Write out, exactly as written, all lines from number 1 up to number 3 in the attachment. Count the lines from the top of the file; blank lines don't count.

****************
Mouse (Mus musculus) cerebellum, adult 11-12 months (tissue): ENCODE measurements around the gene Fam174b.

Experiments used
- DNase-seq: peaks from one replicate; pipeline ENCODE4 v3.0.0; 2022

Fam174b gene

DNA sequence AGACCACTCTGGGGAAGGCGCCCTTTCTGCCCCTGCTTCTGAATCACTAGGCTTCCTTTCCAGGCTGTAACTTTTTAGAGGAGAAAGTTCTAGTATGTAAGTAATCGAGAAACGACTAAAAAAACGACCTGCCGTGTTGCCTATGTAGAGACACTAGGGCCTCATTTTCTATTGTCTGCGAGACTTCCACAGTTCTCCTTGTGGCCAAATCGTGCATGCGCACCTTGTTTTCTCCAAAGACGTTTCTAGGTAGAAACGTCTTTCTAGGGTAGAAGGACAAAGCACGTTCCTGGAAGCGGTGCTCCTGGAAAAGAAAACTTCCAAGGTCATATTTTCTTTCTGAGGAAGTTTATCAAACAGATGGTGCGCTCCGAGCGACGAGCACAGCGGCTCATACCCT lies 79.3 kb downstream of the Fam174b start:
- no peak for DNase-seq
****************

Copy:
Mouse (Mus musculus) cerebellum, adult 11-12 months (tissue): ENCODE measurements around the gene Fam174b.

Experiments used
- DNase-seq: peaks from one replicate; pipeline ENCODE4 v3.0.0; 2022